We must also remember that the Humboldt Forum is not willing to restitute any of the 580 looted Benin artefacts it holds presently and has within the Benin Dialogue Group with other European members expressed willingness to consider only temporary loans of some of the looted artefacts to Nigeria. Many former European colonialist States and their museums have expressed no regrets for the looting or holding of looted African artefacts. Their arrogant positions appear to be the natural conduct of former colonialists who in effect do not condemn the cruel colonial rule. They do not see anything wrong with colonial oppressions, massacres and genocides. We recall the wave of hostile criticisms in Germany against Heidemarie Wieczoreck-Zeul, then Minister of Cooperation and Development when she tried to apologize for German colonial atrocities. (11)
Aimé Césaire has correctly stated that Germans, like most Europeans, objected to Nazi methods only when they were applied to Europeans. Before Europeans became victims, they tolerated them because those colonialist methods had been applied mainly to non-Europeans. (12) Germans do not see German colonialism as wicked and inhumane as the crimes of the Nazi regime.
If Hermann Parzinger and others really want a symbol of remembrance of German slavery and colonial crimes, they should build in the city-centre of Berlin, preferably on the Museum Island, in front of the Humboldt Forum, and not in some outlying district, a spectacular monument, such as that built for the victims of Nazi atrocities. Africans also want a spectacular monument that is visible to all and cannot be missed or ignored by any visitor to Berlin. A monument in a hall or in a place, not always accessible to pedestrians, will not be useful in educating that barbarous regimes such as the colonial system or the Nazi regime should not be repeated. After all, Berlin was the place where Africa’s colonization and partition by the European powers were finalized in 1844-45 and it would be proper and fitting if Berlin were to set an example by repenting and offering the necessary apologies.
As shown by the determination and decision to put a Christian cross on the Humboldt Forum even though this is plainly contrary to the declared aims of the Forum to be a place for diverse cultures and traditions and the half-hearted attempt at remembrance of slavery and German colonial rule, the ruling elite in Germany are confident they can do whatever they want even in the face of opposition from their own people and do not think they need to apologise for the crimes and genocide committed during the cruel German colonial rule in Africa.
The Humboldt Forum Short Guide does not contain any indications that the German authorities are moving away from colonial thinking towards recognition of German atrocities in Africa and recognition of a need to apologize and make amends through, for example, restitution of looted African artefacts. They have not radically moved away from the views and positions of the previous colonial masters despite statements and actions appearing to move away from the racist colonialists.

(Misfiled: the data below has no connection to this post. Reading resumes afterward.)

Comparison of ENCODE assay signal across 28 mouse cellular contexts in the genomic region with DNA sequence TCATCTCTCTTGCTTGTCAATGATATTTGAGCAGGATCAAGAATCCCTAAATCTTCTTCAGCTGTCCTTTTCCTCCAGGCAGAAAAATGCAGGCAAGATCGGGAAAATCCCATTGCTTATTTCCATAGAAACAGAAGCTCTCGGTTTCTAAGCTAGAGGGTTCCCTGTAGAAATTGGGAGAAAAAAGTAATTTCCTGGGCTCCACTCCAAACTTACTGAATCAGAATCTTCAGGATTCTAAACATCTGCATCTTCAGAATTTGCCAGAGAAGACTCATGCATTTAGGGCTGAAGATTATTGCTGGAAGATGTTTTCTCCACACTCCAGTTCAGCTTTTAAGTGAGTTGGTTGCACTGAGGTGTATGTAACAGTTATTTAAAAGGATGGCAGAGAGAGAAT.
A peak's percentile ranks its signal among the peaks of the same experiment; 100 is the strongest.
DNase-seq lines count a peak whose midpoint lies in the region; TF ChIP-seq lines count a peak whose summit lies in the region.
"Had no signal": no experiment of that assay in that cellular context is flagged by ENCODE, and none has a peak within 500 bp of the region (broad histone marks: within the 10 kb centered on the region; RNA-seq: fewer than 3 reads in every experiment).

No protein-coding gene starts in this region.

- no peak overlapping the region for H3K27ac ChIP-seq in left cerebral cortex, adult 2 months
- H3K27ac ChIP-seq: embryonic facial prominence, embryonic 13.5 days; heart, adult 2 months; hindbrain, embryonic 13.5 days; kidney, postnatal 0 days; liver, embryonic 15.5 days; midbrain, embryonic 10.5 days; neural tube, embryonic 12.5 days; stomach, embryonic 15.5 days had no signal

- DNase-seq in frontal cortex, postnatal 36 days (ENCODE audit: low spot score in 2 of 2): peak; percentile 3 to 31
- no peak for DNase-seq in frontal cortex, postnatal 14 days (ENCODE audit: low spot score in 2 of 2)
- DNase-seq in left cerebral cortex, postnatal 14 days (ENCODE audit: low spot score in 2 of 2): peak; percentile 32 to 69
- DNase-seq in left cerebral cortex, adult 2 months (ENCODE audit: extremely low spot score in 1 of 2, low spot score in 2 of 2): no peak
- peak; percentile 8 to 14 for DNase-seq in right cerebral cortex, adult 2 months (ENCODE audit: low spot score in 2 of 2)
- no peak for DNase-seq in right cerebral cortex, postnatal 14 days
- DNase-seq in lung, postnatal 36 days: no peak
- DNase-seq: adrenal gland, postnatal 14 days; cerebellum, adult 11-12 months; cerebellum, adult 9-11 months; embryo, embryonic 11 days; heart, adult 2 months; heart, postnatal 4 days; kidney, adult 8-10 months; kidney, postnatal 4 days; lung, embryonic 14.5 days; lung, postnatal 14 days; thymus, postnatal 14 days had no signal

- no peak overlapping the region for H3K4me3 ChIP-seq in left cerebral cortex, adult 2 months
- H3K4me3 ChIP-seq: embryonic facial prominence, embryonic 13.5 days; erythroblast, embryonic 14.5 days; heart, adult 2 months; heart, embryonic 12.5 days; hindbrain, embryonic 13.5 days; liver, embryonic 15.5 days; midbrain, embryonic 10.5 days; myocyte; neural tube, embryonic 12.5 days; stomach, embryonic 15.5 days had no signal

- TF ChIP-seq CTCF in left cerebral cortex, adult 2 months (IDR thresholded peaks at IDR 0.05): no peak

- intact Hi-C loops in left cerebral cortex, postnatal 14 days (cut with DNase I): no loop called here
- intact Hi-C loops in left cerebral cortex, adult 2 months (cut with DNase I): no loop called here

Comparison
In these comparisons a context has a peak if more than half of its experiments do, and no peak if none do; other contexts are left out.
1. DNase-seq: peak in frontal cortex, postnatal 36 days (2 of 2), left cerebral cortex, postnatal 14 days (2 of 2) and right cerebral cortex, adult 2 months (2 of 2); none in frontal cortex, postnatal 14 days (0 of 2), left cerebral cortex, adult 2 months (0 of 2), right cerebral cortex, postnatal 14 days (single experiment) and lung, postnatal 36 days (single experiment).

‘Truth must be repeated constantly, because error is being repeatedly preached round about all the time, and not just by a few, but by the masses. In the periodicals and encyclopaedias, in schools and universities, everywhere error prevails, being confident and comfortable in the feeling that it has the majority on its side.” Johann Wolfgang von Goethe. (13)
1.Aimé Césaire, Discours sur le colonialisme’, Éditions Présence Africaine, 1955, p. 65 Paris. Discourse on Colonialism, English text, ‘Discourse on Colonialism’, translation by Joan Pinkham, Monthly Review Press, 2000, New York, p. 71.
Berlin's Humboldt Forum to Celebrate Opening Online ..Opening of Humboldt Forum delayed again as coronavirus lockdown extended— https://www.theartnewspaper.com/news/humboldt-forum-opening-delayed-again-as-coronaviru
3. Humboldt Forum Short Guide, Prestel, Edited by Stiftung Humboldt Forum im Berliner Schloss, 2020. German version, Humboldt Forum Kurzführer.4. Ibid., p. 57.
5. Ibid., p. 59.
6. K. Opoku, ‘Golden Cross on Humboldt Forum: Arrogance, Stubbornness, Provocation and Defiance’.
7. Short Guide, p. 85.
8. K. Opoku, ’Revised Guidelines on Colonial Collections: Germany Not Advanced with Restitution of Looted African Artefacts’.https://www.modernghana.com/news/947508/revised-guidelines-on-colonial-collections-german.html
10. See Annex below
12. ‘Discours sur le colonialisme’, Éditions Présence Africaine, 1955, Paris, p.13; English text, ‘Discourse on Colonialism’, trans.by Joan Pinkham, p. 65.
13. "Und denn, man muß das Wahre immer wiederholen, weil auch der Irrtum um uns her immer wieder gepredigt wird, und zwar nicht von der Masse. In Zeitungen und Enzyklopädien, auf Schulen und Universitäten, überall ist der Irrtum oben auf, und es ist ihm wohl und behag Majorität, die auf seiner Seite ist."
Goethe am 16. Dezember 1828 Johann Peter Eckermann, Gespräche mit Goethe in den letzten Jahren seines Lebens, Seite 311, Reclams Universal Bibliothek, Nr.2002, Stuttgart, 2006.
NOTES ON REMOVING SLAVERY/COLONIALIST STATUES IN EUROPE